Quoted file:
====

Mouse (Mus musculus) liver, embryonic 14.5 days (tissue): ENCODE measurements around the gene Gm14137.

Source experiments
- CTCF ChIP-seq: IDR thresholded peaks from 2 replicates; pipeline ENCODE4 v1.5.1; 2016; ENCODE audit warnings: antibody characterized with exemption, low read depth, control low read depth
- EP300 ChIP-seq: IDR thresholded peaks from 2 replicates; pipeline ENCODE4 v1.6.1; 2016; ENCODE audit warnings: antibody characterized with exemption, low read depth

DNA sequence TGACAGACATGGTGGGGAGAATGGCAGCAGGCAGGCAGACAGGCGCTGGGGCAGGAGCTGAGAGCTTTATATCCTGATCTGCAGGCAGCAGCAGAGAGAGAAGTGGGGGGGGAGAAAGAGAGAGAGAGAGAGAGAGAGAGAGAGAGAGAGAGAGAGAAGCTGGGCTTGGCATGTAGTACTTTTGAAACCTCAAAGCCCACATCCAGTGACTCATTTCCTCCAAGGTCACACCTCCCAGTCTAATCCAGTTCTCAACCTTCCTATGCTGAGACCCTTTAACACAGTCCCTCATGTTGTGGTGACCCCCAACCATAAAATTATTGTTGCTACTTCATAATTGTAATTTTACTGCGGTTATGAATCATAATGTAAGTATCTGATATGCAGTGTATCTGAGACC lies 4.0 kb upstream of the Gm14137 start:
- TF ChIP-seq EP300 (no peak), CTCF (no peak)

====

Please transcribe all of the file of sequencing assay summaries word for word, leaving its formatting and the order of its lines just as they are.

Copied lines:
Mouse (Mus musculus) liver, embryonic 14.5 days (tissue): ENCODE measurements around the gene Gm14137.

Source experiments
- CTCF ChIP-seq: IDR thresholded peaks from 2 replicates; pipeline ENCODE4 v1.5.1; 2016; ENCODE audit warnings: antibody characterized with exemption, low read depth, control low read depth
- EP300 ChIP-seq: IDR thresholded peaks from 2 replicates; pipeline ENCODE4 v1.6.1; 2016; ENCODE audit warnings: antibody characterized with exemption, low read depth

DNA sequence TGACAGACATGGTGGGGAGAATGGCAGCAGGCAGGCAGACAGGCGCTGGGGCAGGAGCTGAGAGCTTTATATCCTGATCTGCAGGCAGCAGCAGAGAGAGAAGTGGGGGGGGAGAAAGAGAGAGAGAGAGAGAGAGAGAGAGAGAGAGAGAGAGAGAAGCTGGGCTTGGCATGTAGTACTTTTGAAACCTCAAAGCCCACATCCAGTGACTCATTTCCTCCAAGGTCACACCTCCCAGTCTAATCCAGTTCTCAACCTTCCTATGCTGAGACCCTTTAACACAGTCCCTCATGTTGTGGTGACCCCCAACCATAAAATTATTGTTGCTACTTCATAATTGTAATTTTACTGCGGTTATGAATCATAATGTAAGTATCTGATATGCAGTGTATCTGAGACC lies 4.0 kb upstream of the Gm14137 start:
- TF ChIP-seq EP300 (no peak), CTCF (no peak)